It looks like what you really want to do is copy a file from one place to another. In this case you want to copy it from a web location, I think. Look in Delphi Help for the [B]CopyFrom[/B] procedure. That will copy a file from one place to another on a single computer. I'm not sure whether it will work when the source is on the web, but it might if you specify the web address in the source parameter. You might want to start a new thread to ask how to use Delphi to copy a file from a web application to your computer.

I assume you are using a TTable or TQuery to handle your dBASE file. In both cases, those classes are descendents of TDataSet. The Delphi Help system states the following concering the Insert and InsertRecord methods:
[I]For dBASE, FoxPro, and Access tables, the record is physically appended to the dataset at the end. If an index happens to be active, the new record may appear in a position relative to the index, but the record is still actually stored at the end of the table.[/I]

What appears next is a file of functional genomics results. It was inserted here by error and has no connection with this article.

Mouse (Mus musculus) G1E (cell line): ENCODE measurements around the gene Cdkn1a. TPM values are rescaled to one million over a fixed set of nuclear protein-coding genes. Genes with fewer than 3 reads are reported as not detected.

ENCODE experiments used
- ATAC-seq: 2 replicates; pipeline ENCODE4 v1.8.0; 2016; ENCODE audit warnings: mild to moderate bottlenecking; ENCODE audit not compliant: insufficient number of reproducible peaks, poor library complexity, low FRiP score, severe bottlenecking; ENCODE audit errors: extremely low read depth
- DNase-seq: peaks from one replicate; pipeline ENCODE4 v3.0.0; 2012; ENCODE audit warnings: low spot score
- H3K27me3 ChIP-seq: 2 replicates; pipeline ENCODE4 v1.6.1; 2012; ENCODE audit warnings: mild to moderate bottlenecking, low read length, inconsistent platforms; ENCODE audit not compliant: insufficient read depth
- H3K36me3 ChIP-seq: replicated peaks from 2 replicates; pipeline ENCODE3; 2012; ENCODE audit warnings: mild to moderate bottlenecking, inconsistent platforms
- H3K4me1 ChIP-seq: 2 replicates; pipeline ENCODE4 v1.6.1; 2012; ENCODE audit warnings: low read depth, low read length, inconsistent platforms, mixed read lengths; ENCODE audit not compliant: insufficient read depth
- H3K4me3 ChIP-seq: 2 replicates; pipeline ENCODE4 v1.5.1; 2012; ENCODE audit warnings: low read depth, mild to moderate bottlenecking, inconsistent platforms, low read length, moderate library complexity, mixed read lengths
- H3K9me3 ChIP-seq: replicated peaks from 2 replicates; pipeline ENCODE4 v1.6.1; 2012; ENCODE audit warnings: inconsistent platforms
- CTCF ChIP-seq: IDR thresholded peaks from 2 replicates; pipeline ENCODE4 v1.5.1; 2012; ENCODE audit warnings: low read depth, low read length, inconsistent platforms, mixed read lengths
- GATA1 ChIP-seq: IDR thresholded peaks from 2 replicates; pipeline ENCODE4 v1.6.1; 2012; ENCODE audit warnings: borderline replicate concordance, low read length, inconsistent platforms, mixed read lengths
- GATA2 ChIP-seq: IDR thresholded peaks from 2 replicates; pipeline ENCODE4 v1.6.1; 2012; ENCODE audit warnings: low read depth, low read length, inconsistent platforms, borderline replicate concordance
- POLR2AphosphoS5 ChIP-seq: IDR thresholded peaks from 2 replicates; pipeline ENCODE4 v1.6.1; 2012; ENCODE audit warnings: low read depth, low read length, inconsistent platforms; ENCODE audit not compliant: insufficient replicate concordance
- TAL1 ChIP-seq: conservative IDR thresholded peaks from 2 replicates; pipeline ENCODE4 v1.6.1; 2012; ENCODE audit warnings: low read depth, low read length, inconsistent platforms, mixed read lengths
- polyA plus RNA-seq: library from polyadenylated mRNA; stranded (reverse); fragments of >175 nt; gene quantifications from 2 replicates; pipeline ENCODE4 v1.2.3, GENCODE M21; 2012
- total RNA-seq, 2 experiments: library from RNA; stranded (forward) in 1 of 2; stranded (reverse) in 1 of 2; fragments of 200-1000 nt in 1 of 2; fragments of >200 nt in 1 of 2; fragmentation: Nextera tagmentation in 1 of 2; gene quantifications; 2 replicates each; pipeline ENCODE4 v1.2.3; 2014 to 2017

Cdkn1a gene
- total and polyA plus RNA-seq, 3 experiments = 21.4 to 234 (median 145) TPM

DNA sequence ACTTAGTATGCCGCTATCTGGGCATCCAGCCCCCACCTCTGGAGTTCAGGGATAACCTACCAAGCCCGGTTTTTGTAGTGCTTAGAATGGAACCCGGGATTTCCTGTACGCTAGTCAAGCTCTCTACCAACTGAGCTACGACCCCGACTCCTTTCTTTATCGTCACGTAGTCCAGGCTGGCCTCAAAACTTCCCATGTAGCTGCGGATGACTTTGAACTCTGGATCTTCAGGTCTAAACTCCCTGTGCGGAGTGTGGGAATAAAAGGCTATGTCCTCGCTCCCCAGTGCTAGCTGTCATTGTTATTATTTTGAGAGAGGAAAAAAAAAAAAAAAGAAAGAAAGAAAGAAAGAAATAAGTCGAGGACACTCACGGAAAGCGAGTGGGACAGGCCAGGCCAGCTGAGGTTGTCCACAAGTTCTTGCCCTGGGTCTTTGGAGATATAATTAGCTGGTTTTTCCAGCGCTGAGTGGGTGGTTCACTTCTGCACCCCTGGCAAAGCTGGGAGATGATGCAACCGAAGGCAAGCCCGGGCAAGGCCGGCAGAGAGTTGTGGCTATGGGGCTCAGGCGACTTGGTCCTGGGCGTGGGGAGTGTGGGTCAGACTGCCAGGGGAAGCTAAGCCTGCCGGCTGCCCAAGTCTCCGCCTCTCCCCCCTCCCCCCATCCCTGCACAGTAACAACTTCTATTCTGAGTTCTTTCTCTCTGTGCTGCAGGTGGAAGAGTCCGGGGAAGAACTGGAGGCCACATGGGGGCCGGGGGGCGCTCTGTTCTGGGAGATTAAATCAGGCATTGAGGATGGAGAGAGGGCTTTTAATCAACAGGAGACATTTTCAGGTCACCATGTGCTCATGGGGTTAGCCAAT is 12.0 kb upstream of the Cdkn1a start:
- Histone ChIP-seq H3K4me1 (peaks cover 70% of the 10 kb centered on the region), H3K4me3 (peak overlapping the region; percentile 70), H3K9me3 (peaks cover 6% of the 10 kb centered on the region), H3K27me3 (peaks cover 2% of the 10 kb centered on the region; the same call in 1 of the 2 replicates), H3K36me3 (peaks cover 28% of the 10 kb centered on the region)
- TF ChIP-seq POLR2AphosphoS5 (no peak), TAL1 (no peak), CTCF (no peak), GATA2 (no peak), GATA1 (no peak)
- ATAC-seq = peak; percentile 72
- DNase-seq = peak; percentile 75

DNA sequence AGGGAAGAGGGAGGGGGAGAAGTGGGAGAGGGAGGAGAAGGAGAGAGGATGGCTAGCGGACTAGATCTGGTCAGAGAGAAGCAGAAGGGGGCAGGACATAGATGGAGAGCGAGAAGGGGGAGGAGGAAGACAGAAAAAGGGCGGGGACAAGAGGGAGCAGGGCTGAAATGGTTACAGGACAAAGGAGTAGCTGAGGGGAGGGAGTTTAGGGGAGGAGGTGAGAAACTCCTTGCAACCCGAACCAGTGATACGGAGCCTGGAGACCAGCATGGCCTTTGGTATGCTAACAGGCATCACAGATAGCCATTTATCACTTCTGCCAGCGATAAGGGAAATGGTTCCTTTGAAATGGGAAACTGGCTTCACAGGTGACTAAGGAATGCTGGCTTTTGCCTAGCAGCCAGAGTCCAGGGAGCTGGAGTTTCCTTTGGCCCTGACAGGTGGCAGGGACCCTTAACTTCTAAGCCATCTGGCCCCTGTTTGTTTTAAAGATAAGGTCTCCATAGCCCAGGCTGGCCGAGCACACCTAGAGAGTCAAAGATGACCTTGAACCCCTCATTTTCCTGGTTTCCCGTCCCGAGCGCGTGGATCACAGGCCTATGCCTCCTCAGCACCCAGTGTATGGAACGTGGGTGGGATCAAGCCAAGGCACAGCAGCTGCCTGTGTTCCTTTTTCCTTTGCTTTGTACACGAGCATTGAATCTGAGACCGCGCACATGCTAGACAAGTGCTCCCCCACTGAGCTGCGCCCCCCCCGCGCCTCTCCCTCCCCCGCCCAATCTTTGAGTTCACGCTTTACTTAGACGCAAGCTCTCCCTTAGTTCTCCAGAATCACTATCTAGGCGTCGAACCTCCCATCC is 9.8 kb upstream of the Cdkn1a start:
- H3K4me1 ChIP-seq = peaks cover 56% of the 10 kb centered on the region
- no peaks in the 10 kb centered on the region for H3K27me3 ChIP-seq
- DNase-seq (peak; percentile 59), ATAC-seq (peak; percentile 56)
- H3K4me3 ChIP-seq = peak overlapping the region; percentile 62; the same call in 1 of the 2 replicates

Sorry, but you need to use an index and do a little programming to keep the index current.

A Zip file has nothing to do with Delphi (the programming system, anyway). In most cases, you can just run the Zip file at download and it will unzip its contents on your computer. In some cases, you need a program such as WinZip to unpack the file but most zip files can unpack themselves.

The problem is that you are referring to the TYPE TSam1 when you call your method. That is only possible if the method is a class method (and if you're a new student, you won't have heard about class methods yet). What you need to do is declare a variable of the type TSam1, create an instance of that type and assign it to the variable and then use the variable to call your method:

mySam :TSam1
mySam := TSam1.Create;

PS- why are you declaring TSam1 at all? The way your code reads, it is exactly the same as SampleClass and is unnecessary. Maybe you were attempting to create an instance of SampleClass named TSam1, in which case your syntax was incorrect.

As long as you're at it, here is how you get the program to run your Prime method when the Enter key is pressed without including a button: